The transition to cooperative breeding may alter maternal investment strategies depending on density of breeders, extent of reproductive skew, and allo-maternal care. Change in optimal investment from solitary to cooperative breeding can be investigated by comparing social species with nonsocial congeners. We tested two hypotheses in a mainly semelparous system: that social, cooperative breeders, compared to subsocial, solitarily breeding congeners, (1) lay fewer and larger eggs because larger offspring compete better for limited resources and become reproducers; (2) induce egg size variation within clutches as a bet-hedging strategy to ensure that some offspring become reproducers. Within two spider genera, Anelosimus and Stegodyphus, we compared species from similar habitats and augmented the results with a mini-meta-analysis of egg numbers depicted in phylogenies. We found that social species indeed laid fewer, larger eggs than subsocials, while egg size variation was low overall, giving no support for bet-hedging. We propose that the transition to cooperative breeding selects for producing few, large offspring because reproductive skew and high density of breeders and young create competition for resources and reproduction. Convergent evolution has shaped maternal strategies similarly in phylogenetically distant species and directed cooperatively breeding spiders to invest in quality rather than quantity of offspring.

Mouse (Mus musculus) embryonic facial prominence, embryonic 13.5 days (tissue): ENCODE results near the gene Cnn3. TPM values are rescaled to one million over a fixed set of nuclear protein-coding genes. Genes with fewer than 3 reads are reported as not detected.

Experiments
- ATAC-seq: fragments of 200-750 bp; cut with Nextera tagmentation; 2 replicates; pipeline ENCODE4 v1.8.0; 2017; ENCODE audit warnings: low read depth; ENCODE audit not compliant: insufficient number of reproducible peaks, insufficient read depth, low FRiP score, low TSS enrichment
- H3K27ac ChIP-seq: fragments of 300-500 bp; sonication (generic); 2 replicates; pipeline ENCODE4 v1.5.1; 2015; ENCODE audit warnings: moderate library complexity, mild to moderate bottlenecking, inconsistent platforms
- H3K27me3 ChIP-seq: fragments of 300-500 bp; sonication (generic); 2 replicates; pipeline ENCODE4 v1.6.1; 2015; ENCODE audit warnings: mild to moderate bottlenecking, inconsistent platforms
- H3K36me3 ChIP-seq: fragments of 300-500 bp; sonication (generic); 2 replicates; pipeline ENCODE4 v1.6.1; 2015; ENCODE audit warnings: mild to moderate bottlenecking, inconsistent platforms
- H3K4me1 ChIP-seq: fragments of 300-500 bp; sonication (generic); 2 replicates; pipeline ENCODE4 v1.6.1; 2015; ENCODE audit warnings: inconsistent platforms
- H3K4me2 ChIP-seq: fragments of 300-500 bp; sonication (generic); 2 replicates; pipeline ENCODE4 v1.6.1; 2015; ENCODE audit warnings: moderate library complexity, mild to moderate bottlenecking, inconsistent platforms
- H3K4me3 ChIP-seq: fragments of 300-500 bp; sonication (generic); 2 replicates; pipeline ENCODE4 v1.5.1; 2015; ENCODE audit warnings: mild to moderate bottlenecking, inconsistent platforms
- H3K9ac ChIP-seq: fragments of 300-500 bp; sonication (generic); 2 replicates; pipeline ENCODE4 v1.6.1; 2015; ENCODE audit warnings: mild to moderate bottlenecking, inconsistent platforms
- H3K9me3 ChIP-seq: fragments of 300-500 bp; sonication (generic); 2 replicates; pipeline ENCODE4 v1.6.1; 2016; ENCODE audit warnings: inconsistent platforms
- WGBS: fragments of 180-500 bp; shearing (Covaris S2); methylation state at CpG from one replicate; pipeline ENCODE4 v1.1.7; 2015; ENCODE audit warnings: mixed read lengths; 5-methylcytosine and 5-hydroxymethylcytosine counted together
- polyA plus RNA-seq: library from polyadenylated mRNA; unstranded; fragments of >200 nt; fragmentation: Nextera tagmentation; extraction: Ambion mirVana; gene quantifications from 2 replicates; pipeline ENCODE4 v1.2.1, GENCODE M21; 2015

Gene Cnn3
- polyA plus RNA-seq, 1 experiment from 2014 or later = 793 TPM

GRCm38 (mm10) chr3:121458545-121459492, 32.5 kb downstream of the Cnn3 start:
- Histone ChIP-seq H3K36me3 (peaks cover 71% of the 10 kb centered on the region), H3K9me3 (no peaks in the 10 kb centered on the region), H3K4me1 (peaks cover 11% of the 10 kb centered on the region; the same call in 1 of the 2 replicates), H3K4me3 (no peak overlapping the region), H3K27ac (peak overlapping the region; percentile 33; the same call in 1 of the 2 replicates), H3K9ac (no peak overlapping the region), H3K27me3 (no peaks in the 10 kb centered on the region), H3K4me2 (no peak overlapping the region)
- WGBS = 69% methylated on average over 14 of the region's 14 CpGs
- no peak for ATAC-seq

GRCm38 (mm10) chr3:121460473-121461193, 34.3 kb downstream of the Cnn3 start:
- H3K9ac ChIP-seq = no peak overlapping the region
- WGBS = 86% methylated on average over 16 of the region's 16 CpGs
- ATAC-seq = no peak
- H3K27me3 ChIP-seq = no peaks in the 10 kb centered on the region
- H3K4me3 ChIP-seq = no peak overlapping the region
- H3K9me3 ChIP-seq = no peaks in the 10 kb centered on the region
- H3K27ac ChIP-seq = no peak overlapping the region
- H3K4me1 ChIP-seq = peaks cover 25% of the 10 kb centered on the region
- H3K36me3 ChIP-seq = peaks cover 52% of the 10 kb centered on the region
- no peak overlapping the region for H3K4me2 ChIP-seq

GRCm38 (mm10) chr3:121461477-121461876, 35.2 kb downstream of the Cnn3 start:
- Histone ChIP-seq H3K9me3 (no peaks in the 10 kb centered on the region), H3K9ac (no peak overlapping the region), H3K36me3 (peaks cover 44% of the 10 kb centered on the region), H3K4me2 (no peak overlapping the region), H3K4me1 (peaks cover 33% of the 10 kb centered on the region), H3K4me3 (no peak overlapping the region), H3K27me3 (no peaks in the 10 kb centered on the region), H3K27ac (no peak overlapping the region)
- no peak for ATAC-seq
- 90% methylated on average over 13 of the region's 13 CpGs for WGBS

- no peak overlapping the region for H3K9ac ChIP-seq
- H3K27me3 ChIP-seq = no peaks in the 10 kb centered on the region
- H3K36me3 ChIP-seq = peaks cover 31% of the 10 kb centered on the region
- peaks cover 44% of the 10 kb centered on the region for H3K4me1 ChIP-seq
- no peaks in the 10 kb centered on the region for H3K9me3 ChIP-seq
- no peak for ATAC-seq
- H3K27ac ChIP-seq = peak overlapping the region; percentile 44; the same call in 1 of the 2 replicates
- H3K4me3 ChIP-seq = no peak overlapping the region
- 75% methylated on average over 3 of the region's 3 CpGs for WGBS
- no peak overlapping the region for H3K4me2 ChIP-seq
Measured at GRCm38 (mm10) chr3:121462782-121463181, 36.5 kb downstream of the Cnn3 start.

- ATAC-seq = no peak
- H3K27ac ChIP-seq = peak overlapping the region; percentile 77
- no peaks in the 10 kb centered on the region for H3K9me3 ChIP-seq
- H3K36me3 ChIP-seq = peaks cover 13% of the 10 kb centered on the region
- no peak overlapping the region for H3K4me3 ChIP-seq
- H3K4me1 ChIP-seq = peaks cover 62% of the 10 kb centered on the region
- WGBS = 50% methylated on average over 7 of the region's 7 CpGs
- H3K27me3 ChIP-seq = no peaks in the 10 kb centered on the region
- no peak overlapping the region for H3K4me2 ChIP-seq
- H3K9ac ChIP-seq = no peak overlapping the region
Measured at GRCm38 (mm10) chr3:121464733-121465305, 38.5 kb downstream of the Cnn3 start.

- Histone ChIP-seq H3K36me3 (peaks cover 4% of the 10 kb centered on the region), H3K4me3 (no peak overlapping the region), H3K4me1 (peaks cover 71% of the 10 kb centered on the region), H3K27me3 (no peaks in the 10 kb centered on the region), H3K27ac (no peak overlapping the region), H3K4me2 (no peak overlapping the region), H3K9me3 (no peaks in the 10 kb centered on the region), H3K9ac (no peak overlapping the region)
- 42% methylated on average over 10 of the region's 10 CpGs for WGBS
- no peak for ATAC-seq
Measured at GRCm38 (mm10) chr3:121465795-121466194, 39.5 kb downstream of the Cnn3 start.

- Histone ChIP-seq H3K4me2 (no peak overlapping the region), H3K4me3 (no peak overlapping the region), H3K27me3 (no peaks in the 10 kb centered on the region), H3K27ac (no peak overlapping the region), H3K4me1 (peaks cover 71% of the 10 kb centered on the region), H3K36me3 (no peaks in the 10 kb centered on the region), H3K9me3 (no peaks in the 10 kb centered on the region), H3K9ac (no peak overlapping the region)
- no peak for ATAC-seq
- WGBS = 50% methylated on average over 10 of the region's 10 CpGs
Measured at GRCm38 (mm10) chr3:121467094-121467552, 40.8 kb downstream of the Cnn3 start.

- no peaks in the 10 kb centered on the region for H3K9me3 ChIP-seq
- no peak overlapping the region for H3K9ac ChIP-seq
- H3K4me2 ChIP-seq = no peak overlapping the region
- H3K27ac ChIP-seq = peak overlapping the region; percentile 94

- Clutch Size/genetics
- Sexual Behavior, Animal